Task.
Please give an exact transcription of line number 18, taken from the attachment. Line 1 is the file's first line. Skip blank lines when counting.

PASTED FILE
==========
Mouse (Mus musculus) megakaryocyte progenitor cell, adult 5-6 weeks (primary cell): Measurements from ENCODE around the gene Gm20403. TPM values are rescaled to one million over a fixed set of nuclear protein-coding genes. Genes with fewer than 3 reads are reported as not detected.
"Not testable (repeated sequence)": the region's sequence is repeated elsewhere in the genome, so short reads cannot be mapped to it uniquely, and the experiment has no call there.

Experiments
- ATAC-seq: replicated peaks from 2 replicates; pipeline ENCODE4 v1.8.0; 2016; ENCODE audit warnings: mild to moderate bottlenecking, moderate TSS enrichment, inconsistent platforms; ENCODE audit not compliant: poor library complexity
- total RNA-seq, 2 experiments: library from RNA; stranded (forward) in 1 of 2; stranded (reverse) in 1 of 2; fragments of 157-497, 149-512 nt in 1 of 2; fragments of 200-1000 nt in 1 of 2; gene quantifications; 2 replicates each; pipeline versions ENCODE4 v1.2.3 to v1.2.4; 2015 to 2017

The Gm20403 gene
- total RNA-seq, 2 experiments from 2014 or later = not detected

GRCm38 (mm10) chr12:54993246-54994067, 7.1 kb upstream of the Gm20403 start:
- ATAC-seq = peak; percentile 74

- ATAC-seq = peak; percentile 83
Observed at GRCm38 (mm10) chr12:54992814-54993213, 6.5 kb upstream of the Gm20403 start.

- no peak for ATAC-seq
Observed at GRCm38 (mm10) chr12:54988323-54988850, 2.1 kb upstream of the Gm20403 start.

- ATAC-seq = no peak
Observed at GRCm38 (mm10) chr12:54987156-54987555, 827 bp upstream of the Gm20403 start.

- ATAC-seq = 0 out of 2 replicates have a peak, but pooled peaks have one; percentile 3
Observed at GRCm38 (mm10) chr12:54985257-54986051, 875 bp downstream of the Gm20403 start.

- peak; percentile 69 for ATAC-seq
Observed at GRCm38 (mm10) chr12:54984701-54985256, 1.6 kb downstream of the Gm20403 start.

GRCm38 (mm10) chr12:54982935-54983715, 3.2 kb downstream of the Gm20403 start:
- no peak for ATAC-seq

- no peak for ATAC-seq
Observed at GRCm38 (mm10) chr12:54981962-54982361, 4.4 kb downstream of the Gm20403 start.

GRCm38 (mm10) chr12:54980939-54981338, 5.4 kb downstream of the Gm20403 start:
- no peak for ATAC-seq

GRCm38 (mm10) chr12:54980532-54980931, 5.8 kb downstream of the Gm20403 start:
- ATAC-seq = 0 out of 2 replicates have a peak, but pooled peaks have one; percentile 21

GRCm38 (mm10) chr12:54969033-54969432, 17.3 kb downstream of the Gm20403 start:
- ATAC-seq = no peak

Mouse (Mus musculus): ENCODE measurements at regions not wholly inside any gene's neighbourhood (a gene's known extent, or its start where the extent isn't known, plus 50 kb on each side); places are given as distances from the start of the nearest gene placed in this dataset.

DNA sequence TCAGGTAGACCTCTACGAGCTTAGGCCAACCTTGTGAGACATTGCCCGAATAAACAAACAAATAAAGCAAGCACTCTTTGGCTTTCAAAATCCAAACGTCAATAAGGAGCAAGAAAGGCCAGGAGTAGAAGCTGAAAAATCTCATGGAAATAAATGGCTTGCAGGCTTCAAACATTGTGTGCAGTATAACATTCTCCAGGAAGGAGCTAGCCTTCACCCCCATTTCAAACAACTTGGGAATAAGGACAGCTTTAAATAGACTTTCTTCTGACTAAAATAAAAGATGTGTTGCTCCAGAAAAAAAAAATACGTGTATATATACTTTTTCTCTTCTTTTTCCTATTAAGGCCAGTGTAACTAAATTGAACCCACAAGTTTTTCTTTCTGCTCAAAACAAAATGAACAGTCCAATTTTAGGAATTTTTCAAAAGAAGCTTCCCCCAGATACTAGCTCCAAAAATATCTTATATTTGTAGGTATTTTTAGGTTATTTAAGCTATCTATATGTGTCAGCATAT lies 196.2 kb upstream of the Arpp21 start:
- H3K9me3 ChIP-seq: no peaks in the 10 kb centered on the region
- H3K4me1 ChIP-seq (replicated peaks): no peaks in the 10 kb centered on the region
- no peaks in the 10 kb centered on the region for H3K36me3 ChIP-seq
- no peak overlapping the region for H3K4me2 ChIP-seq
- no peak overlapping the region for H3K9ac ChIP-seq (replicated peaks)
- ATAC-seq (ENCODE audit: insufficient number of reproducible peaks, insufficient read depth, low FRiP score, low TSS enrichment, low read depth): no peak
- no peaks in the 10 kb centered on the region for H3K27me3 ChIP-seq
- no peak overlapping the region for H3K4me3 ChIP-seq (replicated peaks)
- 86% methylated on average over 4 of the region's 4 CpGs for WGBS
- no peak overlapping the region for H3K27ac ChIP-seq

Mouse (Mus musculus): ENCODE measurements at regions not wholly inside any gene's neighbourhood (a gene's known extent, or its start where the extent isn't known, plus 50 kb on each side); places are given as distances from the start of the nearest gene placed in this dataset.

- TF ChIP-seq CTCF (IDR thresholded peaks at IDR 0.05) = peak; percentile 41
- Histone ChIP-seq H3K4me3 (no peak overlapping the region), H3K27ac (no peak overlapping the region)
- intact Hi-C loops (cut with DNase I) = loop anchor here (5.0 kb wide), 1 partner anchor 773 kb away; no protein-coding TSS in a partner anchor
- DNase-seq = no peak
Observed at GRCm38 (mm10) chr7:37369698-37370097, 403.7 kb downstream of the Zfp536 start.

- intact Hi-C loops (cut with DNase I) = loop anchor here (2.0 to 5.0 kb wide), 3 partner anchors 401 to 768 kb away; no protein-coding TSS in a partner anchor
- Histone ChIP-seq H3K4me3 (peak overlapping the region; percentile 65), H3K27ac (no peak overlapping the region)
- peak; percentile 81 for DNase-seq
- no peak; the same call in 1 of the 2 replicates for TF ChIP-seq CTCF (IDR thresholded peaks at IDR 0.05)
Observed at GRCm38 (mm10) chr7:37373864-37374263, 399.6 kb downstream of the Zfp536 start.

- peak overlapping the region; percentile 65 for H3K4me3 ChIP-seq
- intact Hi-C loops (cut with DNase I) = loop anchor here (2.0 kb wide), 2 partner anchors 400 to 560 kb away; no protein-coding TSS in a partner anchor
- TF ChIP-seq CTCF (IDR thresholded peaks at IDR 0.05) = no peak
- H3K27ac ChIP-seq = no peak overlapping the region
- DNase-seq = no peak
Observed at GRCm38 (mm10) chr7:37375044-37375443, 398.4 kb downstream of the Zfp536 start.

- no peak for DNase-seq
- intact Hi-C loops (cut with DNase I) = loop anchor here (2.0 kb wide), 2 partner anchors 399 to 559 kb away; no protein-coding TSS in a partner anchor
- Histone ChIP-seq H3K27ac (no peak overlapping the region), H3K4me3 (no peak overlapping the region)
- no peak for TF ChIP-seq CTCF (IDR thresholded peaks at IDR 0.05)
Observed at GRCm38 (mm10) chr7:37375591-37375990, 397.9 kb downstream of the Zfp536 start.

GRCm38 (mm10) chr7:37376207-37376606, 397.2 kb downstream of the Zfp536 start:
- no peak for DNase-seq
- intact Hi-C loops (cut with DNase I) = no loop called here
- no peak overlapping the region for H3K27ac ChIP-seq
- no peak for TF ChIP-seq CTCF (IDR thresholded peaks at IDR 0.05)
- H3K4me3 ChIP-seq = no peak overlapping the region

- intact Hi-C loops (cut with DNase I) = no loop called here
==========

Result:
- peak; percentile 69 for ATAC-seq